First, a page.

Some history

Some history of the Diocese

Introduction 1879-1921 1921-1939 1939-1978 1978-1993 1993-present

An Introduction

During the Reformation attempts were made to suppress the Catholic religion in this country and with the death of Thomas Goldwell, Bishop of St Asaph, in 1585 the old Catholic Hierarchy of England and Wales became extinct.

The Church was ruled for a time by an Archpriest and afterwards by Vicars Apostolic in Episcopal orders. At first there was only one Vicar Apostolic for the whole of England and Wales but from 1688 the countries were divided firstly into four districts, one of which was our Northern District, and then from 1840 into eight districts,one of which was our Yorkshire District.

By Letters Apostolic of Pius IX dated September 29th 1850 the English Hierarchy was restored and twelve suffragen Sees created including the Diocese of Beverley which covered the whole of Yorkshire. The Bishops of Beverley were:

  1. John Briggs consecrated Bishop of Trachis in 1833 as Coadjutor to Bishop Penswick, Vicar Apostolic of the Northern District, whom he succeeded in 1836. From 1840 he was Vicar Apostolic of the Yorkshire District before transferring to Beverley in 1850. He resigned, due to ill health, in 1860 and died in 1861.
  2. Robert Cornthwaite (pictured) born 9th May 1818 was consecrated Bishop of Beverley on 10th November 1861. He transferred to Leeds in 1878 and died 16th June 1890.

photo of Bishop Cornthwaite


On December 20th 1878 Leo XIII divided the Diocese of Beverley into two:

  • the Diocese of Middlesbrough made up of the East and most of the North Riding, and
  • the Diocese of Leeds made up of the West Riding and part of the city of York.

Richard Lacy (pictured below) was born 16th January 1841 in Westmeath, ordained priest 1867, consecrated first Bishop of Middlesbrough on 18th December 1879, and died 11th April 1929.

photo of Bishop Lacy

In these early years of the Diocese there was a rapidly increasing Catholic population, especially in Hull and Middlesbrough. In response to this 38 new churches and 17 new schools were built. Many religious orders were invited into the new Diocese.

These included the Hospitallers of St John of God in Scorton, the Poor sisters of Nazareth in Middlesbrough, the Daughters of Charity of St. Vincent de Paul in York, Hull and Teesside, the Marist Fathers in Middlesbrough and Hull and the Faithful Companions of Jesus in Middlesbrough.


Thomas Shine (pictured below) was born 11th February 1872 in Tipperary, ordained priest 1894, consecrated Bishop of Lamus and Coadjutor 29th June 1921, succeeded 11th April 1929, and died 22nd November 1955.

 photo of Bishop Shine

The inter-war years were a period of consolidation. the number of parishes continued to increase steadily and replacement churches were beginning to be built as well as new ones.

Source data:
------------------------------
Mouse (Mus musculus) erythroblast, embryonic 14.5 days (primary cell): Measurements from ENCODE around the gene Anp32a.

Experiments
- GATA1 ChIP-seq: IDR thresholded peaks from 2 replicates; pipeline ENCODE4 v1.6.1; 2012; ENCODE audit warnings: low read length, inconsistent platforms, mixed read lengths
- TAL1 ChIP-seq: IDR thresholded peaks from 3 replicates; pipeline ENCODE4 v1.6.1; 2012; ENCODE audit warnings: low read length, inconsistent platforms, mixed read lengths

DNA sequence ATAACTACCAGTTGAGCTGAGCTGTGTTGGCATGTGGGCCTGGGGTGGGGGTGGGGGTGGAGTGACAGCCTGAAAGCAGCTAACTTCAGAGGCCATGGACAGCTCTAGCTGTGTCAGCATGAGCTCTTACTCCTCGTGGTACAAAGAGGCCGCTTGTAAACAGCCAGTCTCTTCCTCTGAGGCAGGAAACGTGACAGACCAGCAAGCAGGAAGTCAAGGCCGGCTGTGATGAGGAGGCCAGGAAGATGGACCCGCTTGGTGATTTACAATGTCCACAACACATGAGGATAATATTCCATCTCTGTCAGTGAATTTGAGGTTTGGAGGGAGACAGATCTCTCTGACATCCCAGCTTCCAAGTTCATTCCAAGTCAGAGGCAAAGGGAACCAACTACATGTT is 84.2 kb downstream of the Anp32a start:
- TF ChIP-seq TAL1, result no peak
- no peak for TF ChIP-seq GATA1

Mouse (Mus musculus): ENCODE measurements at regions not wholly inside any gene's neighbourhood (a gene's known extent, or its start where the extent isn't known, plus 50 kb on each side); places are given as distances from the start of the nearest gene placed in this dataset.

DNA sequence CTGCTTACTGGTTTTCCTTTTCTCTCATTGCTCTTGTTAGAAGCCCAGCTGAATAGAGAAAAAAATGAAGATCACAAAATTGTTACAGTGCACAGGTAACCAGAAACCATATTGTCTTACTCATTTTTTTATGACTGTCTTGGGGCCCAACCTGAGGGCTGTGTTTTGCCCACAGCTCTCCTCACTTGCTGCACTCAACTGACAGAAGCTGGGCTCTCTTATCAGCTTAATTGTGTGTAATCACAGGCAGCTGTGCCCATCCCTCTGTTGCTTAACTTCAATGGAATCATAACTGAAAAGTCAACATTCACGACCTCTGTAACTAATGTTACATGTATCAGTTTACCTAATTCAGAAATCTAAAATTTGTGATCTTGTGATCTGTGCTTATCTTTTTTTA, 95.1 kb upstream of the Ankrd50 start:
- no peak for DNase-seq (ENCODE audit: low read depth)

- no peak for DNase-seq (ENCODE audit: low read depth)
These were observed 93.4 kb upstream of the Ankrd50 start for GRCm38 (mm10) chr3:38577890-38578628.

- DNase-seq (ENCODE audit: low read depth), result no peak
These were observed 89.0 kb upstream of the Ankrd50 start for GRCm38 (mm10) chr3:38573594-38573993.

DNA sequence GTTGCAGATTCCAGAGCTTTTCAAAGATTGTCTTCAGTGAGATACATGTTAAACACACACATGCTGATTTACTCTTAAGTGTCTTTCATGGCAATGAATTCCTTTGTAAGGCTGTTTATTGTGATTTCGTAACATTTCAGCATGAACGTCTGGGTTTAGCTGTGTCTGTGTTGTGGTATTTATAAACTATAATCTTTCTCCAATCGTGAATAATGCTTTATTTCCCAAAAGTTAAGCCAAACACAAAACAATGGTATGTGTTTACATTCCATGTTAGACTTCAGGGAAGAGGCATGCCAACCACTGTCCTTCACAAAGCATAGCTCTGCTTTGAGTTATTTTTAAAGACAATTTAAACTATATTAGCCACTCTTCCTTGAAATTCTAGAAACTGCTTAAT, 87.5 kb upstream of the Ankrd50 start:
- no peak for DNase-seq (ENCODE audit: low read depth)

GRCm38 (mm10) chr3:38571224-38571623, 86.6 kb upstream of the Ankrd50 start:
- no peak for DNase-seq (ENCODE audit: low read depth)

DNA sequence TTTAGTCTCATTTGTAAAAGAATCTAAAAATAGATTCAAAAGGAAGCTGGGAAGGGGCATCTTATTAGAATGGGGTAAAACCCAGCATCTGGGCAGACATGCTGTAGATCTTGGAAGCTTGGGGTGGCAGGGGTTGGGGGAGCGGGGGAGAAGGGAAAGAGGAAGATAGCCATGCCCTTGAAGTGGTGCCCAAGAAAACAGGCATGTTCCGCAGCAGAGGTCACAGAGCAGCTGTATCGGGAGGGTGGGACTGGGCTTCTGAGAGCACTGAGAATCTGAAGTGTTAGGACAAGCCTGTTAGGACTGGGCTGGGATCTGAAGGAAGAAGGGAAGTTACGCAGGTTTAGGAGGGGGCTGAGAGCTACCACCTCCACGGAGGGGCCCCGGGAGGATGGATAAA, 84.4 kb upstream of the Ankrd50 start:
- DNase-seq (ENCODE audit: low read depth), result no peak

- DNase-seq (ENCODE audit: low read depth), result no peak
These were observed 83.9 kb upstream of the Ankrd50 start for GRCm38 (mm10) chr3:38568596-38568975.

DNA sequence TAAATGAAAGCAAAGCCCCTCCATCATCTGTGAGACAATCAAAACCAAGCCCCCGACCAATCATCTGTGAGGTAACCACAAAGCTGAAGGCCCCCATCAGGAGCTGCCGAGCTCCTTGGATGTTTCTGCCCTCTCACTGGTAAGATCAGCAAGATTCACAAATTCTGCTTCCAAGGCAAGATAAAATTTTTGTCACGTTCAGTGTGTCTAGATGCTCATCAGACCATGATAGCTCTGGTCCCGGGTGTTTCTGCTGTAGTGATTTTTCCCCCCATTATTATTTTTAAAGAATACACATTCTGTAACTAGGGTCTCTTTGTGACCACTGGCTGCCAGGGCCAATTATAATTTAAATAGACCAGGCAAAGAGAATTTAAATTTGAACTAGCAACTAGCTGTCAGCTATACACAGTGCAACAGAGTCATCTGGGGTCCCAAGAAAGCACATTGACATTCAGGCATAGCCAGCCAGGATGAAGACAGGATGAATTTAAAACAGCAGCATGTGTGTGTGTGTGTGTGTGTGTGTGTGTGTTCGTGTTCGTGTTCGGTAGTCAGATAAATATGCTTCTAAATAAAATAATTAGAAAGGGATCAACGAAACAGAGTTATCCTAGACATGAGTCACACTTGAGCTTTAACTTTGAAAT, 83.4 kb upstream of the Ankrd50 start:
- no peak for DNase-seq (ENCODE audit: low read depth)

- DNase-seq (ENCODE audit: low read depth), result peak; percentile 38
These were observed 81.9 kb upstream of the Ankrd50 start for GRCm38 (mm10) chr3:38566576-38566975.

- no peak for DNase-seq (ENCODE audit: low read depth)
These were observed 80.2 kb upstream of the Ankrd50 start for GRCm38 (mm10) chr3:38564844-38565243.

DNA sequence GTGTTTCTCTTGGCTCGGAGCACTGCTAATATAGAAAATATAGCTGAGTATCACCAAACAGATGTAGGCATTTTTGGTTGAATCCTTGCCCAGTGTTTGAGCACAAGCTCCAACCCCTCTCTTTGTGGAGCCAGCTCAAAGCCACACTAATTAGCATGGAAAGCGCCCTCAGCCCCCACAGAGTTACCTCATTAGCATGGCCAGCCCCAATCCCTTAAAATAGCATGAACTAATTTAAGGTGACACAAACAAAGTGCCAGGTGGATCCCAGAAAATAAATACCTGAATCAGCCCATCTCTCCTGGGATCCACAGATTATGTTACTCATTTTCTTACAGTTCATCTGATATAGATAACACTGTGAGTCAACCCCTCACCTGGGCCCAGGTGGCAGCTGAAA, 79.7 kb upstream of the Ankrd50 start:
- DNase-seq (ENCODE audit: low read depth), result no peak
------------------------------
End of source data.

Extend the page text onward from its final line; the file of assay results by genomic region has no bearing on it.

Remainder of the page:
In 1926 the first public Corpus Christi procession took place in Middlesbrough, closely followed by ones in Hull and York.


photo of Bishop Brunner

George Brunner (pictured above) was born on 21st August 1889 in Hull, ordained priest in 1917, consecrated Bishop of Elide and Auxiliary on 25th July 1946, succeeded on 7th June 1956, resigned on 13th June 1967, and died on 21st March 1969.

William Gordon Wheeler (pictured below) was consecrated as Coadjutor Bishop in 1964 with the right of succession but was transferred to Leeds in 1966.

photo of Bishop Wheeler

During World War II many Middlesbrough priests served abroad as chaplains in the armed forces. The years after the war saw a considerable expansion in the provision of Catholic secondary schools; 14 of the 21 new schools built in this period were secondary with 5 of these being provided by religious orders. To finance the schools Bishop Brunner set up a system of school Taxes levied on Parishes according to their size.

John Gerard McLean (pictured below) was born 24th September 1914 in Redcar, was ordained priest in 1942, consecrated as Coadjutor on 24th February 1967, succeeded on 13th June 1967 and died on 27th August 1978.

photo  of Bishop McLean


photo of Bishop Harris

Augustine Harris (pictured above) was born in Liverpool 27th October 1917, was ordained on 30th May 1942, consecrated Bishop of Socia by Archbishop Beck on 11th February 1966, transferred to Middlesbrough on 20th November 1978 and retired in December in 1992.

 photo of Bishop O'Brien

Auxiliary Bishop Kevin O’Brien (pictured above) was born in Cork on 18th February 1923, was ordained priest on 20th June 1948, consecrated Bishop of Ard Cama on 8th December 1981 and retired August 1998. He died in December 2004.

In 1982 Leeds Diocese ceded to Middlesbrough the two parishes to the south of the river Ouse in York so that the whole city was once again united in one Diocese.

Because of a declining population in the centre of Middlesbrough it was decided to build a new Cathedral in the suburb of Coulby Newham.

St Mary's Cathedral

The new St Mary’s Cathedral was solemnly dedicated on 15th May 1988.


photo of Bishop John Crowley

The Rt. Rev. John Crowley (pictured above) was born in Newbury on 23rd June 1941 and ordained on 12th June 1965.

He was ordained titular Bishop of Tala by Cardinal Hume on 8th December 1986 and was installed as the sixth Bishop of Middlesbrough on 18th January 1993.

In May 2007 Pope Benedict XVI accepted Bishop John’s retirement on the grounds of ill-health.

Please keep Bishop John in your prayers.

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